Keep up the good work Professor Brown.

    DW Rivait, Osaka Japan.

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  14. very very interesting article.... n it need a lot of re-search work and hard work.really awesome

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  15. like ur writing style..it's the real deal. just keep on writing...

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  16. Hello Mike, I realize this is an old thread so I apologize, (though I do miss the updates! I'm a big fan), but do you or anyone here know the best place(s) to get updates on surveys in the southern hemisphere, such as the one David Rabinowitz is conducting, etc.?

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  17. Is there hope for some new article
    in this series, soon? January 5 is long ago...

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  18. Mike,

    I like your writing style too;.... It is the real deal. I am not from an astronomy background, but definitely from a data and discovery and "mining" / discovery and categorization background.

    It takes a lot of Model development .... After your Intuitions had been Formed first. During the supposed calling in the modeling stage... (both of the refinement of your intuitional areas of that model and in it/.... But also including the model itself, names, and characteristics or definitions of it... I assume it works like space too. ;) =].

    I'm a programmer; Thanks.

    MattK

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  19. are you still alive,...6 months no response?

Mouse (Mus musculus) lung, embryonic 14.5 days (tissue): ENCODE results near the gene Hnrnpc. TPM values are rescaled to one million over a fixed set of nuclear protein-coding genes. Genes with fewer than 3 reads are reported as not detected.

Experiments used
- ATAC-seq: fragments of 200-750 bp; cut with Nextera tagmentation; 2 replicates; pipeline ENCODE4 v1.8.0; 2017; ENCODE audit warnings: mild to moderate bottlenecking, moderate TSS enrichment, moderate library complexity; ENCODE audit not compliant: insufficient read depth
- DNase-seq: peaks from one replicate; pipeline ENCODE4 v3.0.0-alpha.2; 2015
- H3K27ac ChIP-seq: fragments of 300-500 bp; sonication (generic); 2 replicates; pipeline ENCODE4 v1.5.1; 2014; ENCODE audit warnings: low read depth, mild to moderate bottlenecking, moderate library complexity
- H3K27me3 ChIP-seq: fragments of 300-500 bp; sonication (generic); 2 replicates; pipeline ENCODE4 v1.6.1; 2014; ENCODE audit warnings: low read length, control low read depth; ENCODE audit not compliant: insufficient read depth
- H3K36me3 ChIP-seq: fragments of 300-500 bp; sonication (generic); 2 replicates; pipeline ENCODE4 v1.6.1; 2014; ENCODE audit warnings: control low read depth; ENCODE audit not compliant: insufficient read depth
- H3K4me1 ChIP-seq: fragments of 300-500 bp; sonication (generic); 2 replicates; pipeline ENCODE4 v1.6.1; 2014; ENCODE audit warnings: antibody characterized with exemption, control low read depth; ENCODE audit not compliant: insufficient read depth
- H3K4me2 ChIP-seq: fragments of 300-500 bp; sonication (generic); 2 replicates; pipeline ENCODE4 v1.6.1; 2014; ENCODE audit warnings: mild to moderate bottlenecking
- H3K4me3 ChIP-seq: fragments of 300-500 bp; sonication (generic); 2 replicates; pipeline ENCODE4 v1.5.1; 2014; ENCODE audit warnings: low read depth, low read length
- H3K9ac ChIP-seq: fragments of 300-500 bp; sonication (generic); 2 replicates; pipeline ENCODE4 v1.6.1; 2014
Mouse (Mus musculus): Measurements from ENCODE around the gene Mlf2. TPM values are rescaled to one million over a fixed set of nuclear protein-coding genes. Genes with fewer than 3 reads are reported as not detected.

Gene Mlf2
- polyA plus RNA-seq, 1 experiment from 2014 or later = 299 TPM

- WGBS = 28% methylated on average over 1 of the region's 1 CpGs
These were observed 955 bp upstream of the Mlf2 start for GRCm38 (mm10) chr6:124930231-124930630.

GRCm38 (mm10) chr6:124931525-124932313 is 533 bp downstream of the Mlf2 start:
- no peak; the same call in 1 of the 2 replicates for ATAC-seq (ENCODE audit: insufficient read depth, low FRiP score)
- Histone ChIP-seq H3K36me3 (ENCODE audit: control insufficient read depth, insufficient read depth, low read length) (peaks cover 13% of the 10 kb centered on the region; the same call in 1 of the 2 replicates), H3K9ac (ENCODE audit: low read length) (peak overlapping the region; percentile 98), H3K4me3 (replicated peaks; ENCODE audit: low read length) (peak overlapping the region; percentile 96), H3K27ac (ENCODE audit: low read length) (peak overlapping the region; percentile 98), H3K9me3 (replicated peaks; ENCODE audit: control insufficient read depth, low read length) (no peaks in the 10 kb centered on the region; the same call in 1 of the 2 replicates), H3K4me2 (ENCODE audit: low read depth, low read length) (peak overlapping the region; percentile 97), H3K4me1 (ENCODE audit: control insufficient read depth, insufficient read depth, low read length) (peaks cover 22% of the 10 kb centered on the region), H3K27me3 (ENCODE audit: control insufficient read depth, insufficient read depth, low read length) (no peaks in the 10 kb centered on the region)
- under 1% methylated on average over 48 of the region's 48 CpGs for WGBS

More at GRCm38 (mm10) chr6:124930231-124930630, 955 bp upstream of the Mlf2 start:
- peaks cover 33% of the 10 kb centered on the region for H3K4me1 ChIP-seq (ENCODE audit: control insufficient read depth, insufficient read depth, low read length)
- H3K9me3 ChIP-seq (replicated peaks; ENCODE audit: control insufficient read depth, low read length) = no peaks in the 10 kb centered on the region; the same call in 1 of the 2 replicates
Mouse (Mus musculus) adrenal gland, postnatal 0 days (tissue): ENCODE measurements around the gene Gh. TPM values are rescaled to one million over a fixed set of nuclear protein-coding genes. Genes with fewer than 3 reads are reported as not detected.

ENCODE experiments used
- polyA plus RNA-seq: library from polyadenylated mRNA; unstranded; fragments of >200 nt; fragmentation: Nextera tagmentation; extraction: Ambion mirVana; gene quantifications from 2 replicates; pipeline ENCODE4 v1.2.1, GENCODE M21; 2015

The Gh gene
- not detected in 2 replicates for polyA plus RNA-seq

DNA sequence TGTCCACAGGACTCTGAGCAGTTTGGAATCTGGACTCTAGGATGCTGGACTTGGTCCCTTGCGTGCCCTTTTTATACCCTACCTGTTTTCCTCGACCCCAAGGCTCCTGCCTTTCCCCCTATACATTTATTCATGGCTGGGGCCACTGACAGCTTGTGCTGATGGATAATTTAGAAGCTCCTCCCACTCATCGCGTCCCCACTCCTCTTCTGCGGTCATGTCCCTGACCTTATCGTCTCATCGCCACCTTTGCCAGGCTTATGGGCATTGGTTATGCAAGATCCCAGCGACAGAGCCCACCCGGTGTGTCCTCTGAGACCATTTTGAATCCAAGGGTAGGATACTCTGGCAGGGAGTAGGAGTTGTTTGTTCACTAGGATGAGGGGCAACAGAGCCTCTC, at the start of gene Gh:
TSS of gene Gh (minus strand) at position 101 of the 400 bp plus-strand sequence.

Pavel

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  20. I know a brilliant philosopher and astronomer who contributed a lot in the field of astronomy and philosophy. He’s name was Guillermo Haro.
    Guillermo Haro was very famous, and at the same time, very influential in the development of astronomy in Mexico, not only because of his own astronomical research but also by helping in the promotion of the development of new institutions for astronomy. Moreover, he defined modern astrophysical research in Mexico where he paved the way to various initial lines of research and established general scientific policies.

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  21. Great story, i love hearing about the actual discoveries being made! I have to second Peter Berett's idea, an amateur planet hunter's club is genius

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  22. Too busy writing/preparing Your book leading to the events of IAU 2006 we suppose?
    We're looking forward to the book!

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  23. Nice article, thanks for sharing.